Feasted Landscapes: Sustainability in American Topics, Volume 2
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Throughout history, one can make connections to sustainability through the interpretation of a simple three-legged stool. Each leg represents a tenet of sustainability: environmental resilience, economic responsibility, social justice. In order for the stool to be stable, each leg must be the same length; if one or more legs is shorter than the others, the stool will wobble, becoming unstable. This is a familiar scenario throughout history, the Earth's inhabitants taking advantage of the environment and each other for economic gain.
Feasted Landscrapes: Sustainability in American Topics provides excerpts from many sources that illustrate the history of un-sustainability in the New World from the time of colonization through the Civil War and the beginnings of the Industrial Revolution. A simple example lies in the fur trade, where European colonists traded goods with Native Americans for beaver pelts. Seemingly innocuous on the surface, the trade pattern bolstered the wealth of a few at the expense of entire ecosystems.
The wealth of resources available in the North American continent were carved up and decimated, wreaking havoc on the land and its natural capital. Timber, deer, beavers, water –they all became commodities to be bought and sold with no consideration for the effects in either the future or simply downstream.
According to Ted Steinberg, the good fortunes of a few came at great expense. The new trade mechanisms transformed the landscape of North America and these continue, almost unabated, today.
It was a New World. And we continue to make the same mistakes today.
Unit 5: The Closing of the Frontier and the Expansion of the Industrial Age (1865-1899)
Chapter 1: Report on the Lands of the Arid Region of the United States (1878)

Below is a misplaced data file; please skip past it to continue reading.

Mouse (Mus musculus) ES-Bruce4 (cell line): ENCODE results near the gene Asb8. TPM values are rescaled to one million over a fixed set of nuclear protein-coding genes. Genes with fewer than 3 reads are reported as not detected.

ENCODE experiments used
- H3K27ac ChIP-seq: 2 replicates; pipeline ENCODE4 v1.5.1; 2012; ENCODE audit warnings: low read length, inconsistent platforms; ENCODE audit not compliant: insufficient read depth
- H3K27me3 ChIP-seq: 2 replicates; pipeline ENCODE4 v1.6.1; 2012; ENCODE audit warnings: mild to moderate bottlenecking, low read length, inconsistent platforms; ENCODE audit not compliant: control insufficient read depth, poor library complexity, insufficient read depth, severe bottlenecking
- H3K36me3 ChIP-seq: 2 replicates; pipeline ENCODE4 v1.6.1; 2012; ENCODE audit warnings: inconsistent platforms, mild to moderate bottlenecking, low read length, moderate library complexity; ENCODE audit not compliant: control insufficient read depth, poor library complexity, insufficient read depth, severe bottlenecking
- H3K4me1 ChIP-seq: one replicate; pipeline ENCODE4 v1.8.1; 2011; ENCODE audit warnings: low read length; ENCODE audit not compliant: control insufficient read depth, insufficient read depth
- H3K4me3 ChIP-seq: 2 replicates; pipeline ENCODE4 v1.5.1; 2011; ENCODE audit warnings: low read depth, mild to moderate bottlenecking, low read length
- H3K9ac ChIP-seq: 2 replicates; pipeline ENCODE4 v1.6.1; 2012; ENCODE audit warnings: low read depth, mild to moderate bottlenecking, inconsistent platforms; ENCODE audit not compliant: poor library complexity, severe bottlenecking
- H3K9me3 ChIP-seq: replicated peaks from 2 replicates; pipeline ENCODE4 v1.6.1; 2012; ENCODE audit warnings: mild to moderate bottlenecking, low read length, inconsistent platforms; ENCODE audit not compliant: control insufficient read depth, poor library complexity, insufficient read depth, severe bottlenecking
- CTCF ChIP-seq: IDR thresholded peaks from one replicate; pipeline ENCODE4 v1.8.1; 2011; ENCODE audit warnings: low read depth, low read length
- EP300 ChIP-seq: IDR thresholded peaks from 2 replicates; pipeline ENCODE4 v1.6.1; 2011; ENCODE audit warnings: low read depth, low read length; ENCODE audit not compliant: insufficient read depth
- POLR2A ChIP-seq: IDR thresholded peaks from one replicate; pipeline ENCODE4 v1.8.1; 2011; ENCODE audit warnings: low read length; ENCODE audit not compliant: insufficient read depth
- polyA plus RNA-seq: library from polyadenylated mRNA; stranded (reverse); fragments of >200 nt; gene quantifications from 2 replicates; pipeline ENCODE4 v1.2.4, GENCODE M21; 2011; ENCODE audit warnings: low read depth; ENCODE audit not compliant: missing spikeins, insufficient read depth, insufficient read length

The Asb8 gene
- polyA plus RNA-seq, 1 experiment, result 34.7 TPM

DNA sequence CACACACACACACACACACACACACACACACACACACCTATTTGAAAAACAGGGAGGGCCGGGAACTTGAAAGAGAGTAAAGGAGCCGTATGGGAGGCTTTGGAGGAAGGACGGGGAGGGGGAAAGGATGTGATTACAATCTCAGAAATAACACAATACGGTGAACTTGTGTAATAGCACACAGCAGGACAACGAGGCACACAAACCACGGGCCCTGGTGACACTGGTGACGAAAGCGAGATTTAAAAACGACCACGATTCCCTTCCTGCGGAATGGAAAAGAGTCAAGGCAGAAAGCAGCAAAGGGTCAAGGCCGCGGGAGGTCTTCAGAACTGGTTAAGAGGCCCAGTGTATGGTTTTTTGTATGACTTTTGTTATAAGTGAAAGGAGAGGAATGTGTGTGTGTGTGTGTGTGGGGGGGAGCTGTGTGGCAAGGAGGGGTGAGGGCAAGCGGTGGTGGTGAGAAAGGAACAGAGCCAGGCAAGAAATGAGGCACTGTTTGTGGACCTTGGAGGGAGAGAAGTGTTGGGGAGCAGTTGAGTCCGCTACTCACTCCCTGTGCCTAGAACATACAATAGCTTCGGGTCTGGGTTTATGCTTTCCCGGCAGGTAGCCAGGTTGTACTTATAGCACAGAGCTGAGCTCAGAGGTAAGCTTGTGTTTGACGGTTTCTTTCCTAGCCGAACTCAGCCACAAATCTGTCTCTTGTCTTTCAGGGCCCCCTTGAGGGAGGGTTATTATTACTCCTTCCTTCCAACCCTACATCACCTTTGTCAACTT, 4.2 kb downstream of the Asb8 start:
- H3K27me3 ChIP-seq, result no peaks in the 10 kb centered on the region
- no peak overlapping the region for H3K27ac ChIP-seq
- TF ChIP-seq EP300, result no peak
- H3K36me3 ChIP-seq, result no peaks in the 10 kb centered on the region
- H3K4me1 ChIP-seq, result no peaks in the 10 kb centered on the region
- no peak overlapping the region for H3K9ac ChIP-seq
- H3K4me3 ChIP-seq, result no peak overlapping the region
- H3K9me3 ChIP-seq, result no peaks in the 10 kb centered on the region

Chapter 2: Chinese Exclusion Act (1882)
Chapter 3: The Dawes Severalty Act (1887)
Chapter 4: A Perilous Night on Shasta’s Summit (1888)
Chapter 5: The Johnstown Flood: Small Town Catastrophe (1889)
Chapter 6: People’s Party National Platform (1892)
Chapter 7: The Significance of the Frontier in American History (1893)
Chapter 8: Atlanta Exposition Speech (1895)
Chapter 9: In Re: Ricardo Rodriguez Case, an Excerpt (1897)
Chapter 10: The Rivers and Harbors Act of 1899
Unit 6: The Roars of War, Despair and Recovery: U.S. Rise to Global Power
Chapter 1: Of the Faith of the Fathers (1903)
Chapter 2: Twenty Years at Hull-House (1910)
Chapter 3: The Struggle for Social Justice (1912)
Chapter 4: Gary Schools in the Bronx (1915)
Chapter 5: Victory Gardens: Food for War
Chapter 6: Franklin D. Roosevelt’s First Inaugral Address (1933)
Chapter 7: Steven Mintz, Mexican Americans and the Great Depression
Chapter 8: Self-Help, Cooperation and Community Sustainability
Unit 7: Suburbtopia, the Cold Ware, and Civil Rights: Economics Development at Any Cost
Chapter 1: Mendez v. Westminster, 1947
Chapter 2: Brown v. Board of Education of Topeka (1954)
Chapter 3: Suburbanization and Levittown
Chapter 4: John F. Kennedy’s Inaugural Address (1961)
Chapter 5: Rachel Carson Catalyzes the Modern Environmental Movement
Chapter 6: The Wilderness Act of 1964
Chapter 7: Adelante Companeros: The Sanitization Workers’ Struggle in Lubbock, Texas, 1968-1972
Chapter 8: Letter from Steven McIntyre with Texas Rural Legal Aid to Yolanda Romero
Chapter 9: The Migrant’s Prayer
Chapter 10: March of Faith (November 07, 1971)
Unit 8: Road to the New Millennium, 1970 – Present
Chapter 1: We Are Not All Mexicans: The Growth of the Latino Population in Irving, Texas, 1970-2000
Chapter 2: A Double Home Loss? Last Days of Little Sai Gon in Midtown Houston
Chapter 3: Farm to Freedom: In Our Garden, after the War
Chapter 4: Generation Monarch: Pathways of Migration in the 21st Century
Chapter 5: The Volkswagen Scandal and Its Effects Around the Globe